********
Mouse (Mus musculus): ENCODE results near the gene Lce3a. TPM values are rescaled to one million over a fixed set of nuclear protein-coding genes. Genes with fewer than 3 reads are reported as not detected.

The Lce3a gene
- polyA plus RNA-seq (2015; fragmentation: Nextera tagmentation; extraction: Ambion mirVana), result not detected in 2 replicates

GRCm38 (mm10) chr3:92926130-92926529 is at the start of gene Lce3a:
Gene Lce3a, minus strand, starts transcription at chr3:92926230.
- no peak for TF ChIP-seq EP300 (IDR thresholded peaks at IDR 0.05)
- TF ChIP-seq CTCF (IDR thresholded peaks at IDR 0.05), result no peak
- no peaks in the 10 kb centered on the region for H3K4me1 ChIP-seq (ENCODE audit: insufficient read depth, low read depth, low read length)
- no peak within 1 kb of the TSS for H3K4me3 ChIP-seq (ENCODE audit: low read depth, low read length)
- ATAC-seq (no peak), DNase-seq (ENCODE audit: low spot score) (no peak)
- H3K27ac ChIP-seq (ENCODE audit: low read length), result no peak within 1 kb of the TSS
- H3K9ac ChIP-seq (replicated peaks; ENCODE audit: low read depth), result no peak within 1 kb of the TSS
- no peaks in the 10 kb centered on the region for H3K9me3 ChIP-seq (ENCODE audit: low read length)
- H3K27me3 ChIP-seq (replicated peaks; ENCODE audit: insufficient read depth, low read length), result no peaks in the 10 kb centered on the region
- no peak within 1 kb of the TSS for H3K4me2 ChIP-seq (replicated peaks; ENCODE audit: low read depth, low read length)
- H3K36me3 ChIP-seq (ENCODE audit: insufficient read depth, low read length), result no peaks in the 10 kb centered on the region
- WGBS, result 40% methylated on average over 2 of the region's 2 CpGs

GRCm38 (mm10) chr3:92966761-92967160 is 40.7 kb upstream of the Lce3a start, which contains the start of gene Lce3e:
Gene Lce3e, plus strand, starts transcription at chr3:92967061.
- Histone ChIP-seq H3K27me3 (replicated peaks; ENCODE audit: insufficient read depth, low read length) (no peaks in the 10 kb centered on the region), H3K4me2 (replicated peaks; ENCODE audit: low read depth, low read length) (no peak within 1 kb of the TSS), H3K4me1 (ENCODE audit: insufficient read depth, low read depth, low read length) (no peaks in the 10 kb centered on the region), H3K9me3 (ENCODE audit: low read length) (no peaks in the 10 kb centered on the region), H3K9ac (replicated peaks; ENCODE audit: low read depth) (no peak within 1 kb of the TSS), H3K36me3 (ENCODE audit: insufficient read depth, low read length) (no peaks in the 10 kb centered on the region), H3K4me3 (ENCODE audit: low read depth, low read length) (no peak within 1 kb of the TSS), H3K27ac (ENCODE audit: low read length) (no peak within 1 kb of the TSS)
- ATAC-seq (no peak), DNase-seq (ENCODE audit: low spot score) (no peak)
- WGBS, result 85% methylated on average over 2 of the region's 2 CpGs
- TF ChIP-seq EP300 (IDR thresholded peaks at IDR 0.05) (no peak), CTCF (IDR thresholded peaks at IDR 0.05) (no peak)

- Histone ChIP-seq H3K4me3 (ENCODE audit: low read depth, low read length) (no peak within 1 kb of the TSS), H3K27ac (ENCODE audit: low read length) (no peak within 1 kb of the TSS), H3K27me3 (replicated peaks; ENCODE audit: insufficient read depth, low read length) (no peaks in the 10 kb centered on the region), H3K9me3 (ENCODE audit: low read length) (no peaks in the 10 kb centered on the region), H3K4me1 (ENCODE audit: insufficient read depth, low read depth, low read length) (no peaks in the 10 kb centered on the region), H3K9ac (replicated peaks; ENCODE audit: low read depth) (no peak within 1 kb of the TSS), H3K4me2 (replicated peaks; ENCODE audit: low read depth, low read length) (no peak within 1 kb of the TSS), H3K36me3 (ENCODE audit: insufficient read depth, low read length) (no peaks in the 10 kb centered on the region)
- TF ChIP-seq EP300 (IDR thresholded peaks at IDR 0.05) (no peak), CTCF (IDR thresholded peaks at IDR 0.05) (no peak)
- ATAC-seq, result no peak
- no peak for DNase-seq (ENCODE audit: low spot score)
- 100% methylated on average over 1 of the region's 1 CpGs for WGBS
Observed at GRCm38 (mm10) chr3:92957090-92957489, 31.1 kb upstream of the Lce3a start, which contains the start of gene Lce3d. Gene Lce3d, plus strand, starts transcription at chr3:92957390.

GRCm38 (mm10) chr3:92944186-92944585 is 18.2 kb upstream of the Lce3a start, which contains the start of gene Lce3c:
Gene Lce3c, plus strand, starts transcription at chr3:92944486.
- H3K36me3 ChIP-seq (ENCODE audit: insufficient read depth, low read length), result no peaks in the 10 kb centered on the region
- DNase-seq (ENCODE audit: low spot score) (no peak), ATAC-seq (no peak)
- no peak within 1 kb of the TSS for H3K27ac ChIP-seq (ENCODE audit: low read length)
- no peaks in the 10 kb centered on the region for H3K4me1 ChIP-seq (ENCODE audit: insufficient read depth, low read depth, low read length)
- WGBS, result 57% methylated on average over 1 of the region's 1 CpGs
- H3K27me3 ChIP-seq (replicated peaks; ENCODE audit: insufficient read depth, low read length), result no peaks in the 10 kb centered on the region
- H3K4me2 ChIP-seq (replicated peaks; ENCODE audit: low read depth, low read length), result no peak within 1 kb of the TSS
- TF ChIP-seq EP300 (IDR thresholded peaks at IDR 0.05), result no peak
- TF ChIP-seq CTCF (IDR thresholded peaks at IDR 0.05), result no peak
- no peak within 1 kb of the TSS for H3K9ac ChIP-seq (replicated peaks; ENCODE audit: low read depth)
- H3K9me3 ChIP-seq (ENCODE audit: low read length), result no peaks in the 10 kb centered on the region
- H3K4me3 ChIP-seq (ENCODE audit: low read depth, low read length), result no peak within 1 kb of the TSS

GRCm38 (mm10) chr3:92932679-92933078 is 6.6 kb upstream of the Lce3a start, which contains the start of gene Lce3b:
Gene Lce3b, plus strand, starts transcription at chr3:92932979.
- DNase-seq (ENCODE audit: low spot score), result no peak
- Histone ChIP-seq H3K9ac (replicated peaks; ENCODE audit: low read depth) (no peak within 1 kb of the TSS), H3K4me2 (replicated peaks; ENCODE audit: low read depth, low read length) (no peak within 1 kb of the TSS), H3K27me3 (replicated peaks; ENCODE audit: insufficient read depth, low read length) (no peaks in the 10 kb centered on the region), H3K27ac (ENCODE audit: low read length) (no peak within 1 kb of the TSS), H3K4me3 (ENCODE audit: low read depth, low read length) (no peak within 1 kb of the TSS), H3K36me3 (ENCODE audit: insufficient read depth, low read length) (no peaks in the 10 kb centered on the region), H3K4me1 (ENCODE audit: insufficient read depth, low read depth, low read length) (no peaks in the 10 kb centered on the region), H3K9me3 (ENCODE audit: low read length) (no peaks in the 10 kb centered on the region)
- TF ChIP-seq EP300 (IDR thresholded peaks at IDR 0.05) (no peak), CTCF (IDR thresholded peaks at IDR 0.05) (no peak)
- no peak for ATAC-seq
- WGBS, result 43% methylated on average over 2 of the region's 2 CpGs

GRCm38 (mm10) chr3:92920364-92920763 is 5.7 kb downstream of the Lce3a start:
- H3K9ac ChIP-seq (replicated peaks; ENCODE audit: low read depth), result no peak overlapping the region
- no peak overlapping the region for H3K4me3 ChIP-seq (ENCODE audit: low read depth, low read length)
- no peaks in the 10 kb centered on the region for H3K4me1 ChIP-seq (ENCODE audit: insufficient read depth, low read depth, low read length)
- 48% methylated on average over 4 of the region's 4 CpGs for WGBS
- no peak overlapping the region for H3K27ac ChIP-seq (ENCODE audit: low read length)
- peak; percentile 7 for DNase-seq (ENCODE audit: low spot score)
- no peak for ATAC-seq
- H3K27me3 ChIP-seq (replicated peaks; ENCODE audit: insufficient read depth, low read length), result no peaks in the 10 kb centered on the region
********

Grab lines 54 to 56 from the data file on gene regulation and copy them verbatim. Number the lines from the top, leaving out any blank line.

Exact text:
- no peaks in the 10 kb centered on the region for H3K4me1 ChIP-seq (ENCODE audit: insufficient read depth, low read depth, low read length)
- 48% methylated on average over 4 of the region's 4 CpGs for WGBS
- no peak overlapping the region for H3K27ac ChIP-seq (ENCODE audit: low read length)